If I have the opportunity I will see if I can find out his source for those stats.
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Old 04-28-2017, 19:09   #9
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The only professor I can think of who has written anything of possible value is Angela Duckworth from Penn who wrote the recent book "GRIT".

Interesting results from a self-scored test by cadets that correlated with first year washout/success at West Point.

First year cadet hazing is a different beast entirely from an SFAS assessment/selection or analog.
I'm going to have to pick that book up to see what she has to say. Unless she was interviewing folks that were cadets prior to the 1970s, she didn't interview anyone that had been truly 'hazed' as a Plebe. Even the moderate stressors I faced in the late 80's are magnitudes greater than what today's cadets face, as evidenced by resignation rates out of Cadet Basic Training that hovered around 100 a generation ago, but today run less than 15.
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Old 04-28-2017, 19:29   #10
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What's the professor's name?

The closest I came to wrasslin' was when I went with my uncle and cousins and saw some "professionals" in a brass-knuckle cage match. I was about 6 or so.
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Old 04-29-2017, 02:07   #11
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I'm going to have to pick that book up to see what she has to say. Unless she was interviewing folks that were cadets prior to the 1970s, she didn't interview anyone that had been truly 'hazed' as a Plebe. Even the moderate stressors I faced in the late 80's are magnitudes greater than what today's cadets face, as evidenced by resignation rates out of Cadet Basic Training that hovered around 100 a generation ago, but today run less than 15.
Wow! Interesting stuff.

I know a few West Point grads. Across the age range of mid 20's to about 60. A genuinely solid group of friends and capable, hard working Americans. Not blowing smoke.

I wonder if there's records going back to inception of student acceptance #'s, # of cadet's showing up for day 1, # that make it thru their first year?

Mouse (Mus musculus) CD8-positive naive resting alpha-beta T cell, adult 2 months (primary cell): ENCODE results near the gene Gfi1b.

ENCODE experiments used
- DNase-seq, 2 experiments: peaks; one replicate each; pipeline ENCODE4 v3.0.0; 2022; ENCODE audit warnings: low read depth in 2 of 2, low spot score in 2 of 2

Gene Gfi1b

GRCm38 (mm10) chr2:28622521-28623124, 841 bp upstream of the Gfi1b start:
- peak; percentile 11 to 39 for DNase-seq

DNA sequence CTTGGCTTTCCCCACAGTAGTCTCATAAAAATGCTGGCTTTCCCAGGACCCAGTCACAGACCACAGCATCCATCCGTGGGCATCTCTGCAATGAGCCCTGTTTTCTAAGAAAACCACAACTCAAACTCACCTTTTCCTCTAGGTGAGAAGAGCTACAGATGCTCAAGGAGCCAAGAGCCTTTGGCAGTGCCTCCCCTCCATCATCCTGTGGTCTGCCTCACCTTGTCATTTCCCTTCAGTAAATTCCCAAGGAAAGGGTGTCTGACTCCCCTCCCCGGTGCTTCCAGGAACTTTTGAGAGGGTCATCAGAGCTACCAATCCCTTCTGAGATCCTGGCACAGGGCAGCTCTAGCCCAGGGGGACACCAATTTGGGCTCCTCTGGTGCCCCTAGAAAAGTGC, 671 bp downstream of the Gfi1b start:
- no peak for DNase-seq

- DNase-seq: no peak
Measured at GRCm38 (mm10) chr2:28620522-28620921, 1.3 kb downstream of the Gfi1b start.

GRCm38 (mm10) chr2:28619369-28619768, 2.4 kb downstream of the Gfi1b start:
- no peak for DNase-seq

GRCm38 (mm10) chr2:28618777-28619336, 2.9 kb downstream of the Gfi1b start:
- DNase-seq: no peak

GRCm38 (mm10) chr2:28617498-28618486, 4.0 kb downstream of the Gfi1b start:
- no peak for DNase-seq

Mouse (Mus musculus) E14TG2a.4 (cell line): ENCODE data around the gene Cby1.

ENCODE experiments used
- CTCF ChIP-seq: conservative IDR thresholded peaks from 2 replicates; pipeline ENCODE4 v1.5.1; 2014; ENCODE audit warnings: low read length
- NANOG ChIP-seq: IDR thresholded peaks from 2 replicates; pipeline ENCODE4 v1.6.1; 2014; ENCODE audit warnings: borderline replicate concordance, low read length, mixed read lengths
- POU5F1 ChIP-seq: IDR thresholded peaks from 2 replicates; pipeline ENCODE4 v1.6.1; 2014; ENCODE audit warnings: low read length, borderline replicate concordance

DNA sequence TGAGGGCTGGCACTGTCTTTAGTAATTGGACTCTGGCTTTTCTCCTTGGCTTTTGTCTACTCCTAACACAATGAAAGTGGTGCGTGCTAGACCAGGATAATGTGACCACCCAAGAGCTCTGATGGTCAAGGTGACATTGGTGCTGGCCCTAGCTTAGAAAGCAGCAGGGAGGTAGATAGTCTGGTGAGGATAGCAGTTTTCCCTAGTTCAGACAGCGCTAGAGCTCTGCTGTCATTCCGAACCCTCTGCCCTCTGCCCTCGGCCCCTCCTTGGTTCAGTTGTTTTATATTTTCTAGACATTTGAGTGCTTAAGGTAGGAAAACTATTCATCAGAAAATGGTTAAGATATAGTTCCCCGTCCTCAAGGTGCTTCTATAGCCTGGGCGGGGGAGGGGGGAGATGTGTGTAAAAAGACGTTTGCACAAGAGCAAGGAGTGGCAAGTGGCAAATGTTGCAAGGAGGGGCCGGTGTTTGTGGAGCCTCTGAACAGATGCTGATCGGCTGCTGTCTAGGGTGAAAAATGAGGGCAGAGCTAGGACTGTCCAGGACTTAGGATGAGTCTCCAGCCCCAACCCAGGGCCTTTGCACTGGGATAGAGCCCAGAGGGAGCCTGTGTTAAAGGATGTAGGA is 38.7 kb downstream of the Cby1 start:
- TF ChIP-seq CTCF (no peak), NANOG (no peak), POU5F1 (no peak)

Long term trends would be quite interesting to see.

I'm visiting Navy Academy to meet a Professor running a Summer class. I'm keen to meet some of their senior year cadets.

IIRC Angela Duckworth mentioned a fairly high attrition rate between day 1 cadets and those not who finish the 1st year and/or go on to graduate.

I have to admit when I first read it and even now, the idea of a self scored test with just a few multiple choice questions having high correlation with successful outcome too good to be true. But it sounds credible/legit.

Although in having said that, that guy Greg Mortensen who wrote "Three Cups of Tea" and "Stones into Schools" turned a BS story into a "business model" until he got burned on 60 Minutes.
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Old 04-29-2017, 10:04   #12
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How a long haired business professor even knew what SFQC was remains a mystery. I'm assuming he must have done some work in the community at some point. Or read a book.
Well then, I stand corrected.
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Old 04-29-2017, 10:37   #13
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I wrestled growing up, and I do sometimes credit my later success in life to the independence, discipline, and drive that solo competition instills.

Eventually gravity, the big green tick, and AGE caught up with me.

Maybe I should have written a book,,,,,,
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Old 04-29-2017, 17:55   #14
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Aha, The professor was previously an Organizational Psychologist out of Raleigh. That makes a bit more sense now.
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Old 04-29-2017, 18:27   #15
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I wonder if running track makes you well suited for the Air Force? (Bruce Jenner comes to mind)